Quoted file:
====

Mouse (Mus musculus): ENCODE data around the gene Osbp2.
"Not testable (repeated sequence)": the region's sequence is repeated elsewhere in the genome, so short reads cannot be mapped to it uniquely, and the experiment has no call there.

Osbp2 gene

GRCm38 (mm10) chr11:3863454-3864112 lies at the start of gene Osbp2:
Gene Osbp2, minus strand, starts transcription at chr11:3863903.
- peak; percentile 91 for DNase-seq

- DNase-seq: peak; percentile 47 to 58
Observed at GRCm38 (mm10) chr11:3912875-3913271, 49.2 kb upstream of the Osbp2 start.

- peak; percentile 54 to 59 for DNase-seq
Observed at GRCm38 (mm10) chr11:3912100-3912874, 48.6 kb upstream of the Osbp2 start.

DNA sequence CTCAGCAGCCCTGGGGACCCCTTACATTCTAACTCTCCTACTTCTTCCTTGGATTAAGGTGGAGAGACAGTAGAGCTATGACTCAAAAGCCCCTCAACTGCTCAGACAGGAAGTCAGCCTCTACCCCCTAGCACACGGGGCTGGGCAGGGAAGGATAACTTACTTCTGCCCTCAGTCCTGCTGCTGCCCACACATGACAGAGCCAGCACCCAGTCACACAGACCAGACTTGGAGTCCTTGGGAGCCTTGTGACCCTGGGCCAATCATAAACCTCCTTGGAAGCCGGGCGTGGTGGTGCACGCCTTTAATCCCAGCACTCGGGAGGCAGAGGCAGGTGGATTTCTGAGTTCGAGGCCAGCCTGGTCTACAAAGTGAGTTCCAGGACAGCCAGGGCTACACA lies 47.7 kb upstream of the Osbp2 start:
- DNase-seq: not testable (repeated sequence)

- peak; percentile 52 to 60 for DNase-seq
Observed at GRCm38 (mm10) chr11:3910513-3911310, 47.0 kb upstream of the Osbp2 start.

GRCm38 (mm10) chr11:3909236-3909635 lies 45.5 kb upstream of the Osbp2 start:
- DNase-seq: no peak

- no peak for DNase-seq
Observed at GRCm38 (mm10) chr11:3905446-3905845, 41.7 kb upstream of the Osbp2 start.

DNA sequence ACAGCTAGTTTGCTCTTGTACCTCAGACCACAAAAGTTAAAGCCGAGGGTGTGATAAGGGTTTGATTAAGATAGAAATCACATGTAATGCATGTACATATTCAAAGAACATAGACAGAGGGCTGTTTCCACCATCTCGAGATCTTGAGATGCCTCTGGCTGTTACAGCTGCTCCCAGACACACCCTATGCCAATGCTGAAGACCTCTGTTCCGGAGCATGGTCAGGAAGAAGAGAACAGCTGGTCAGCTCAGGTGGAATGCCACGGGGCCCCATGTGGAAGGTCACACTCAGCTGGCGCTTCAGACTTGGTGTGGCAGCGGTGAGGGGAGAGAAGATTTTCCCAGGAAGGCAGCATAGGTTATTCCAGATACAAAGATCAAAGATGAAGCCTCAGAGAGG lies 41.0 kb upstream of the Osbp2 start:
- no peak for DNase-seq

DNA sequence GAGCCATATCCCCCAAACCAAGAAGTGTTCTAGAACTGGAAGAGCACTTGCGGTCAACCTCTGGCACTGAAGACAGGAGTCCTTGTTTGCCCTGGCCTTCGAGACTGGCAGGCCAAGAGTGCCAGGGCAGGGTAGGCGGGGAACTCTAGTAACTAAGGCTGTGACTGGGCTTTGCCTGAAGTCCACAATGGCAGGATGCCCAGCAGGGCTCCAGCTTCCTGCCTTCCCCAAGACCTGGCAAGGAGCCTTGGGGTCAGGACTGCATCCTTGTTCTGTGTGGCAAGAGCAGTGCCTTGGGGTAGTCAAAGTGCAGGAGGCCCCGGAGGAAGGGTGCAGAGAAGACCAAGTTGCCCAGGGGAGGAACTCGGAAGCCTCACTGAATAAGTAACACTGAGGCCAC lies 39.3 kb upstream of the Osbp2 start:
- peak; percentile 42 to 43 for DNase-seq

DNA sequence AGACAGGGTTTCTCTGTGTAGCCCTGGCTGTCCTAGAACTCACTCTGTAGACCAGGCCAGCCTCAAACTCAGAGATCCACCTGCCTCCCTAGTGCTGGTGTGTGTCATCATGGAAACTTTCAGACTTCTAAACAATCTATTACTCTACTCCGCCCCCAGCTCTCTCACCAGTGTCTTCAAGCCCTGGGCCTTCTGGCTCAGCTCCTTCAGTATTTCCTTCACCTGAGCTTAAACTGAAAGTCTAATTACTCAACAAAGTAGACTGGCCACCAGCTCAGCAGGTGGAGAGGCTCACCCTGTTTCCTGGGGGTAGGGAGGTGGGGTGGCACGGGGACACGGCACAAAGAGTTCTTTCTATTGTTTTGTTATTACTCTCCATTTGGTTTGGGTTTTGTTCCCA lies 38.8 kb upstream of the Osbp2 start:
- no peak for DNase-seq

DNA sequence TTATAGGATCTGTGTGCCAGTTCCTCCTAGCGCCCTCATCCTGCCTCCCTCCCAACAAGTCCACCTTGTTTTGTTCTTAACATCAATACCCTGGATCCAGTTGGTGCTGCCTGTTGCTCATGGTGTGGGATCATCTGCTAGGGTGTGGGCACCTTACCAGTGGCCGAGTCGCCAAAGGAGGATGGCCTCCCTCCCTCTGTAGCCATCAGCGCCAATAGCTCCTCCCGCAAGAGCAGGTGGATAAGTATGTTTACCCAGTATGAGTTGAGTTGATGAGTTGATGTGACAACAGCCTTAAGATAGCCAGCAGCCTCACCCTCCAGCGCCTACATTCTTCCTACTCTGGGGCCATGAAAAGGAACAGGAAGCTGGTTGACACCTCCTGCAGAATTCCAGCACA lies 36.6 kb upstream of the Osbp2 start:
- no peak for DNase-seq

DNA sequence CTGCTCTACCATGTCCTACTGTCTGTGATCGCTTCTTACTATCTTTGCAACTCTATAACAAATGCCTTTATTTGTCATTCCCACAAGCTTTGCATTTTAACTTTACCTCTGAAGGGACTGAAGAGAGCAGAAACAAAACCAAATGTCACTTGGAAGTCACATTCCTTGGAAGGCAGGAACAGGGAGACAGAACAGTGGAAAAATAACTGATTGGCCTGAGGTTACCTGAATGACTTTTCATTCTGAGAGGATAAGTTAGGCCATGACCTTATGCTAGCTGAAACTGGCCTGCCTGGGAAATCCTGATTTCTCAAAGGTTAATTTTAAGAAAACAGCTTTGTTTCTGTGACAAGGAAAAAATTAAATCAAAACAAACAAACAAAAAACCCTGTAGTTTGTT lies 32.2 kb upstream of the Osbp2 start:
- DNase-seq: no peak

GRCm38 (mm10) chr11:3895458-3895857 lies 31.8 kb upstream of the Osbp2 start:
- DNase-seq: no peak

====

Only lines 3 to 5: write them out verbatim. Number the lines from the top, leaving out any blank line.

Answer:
Osbp2 gene

GRCm38 (mm10) chr11:3863454-3864112 lies at the start of gene Osbp2:
Gene Osbp2, minus strand, starts transcription at chr11:3863903.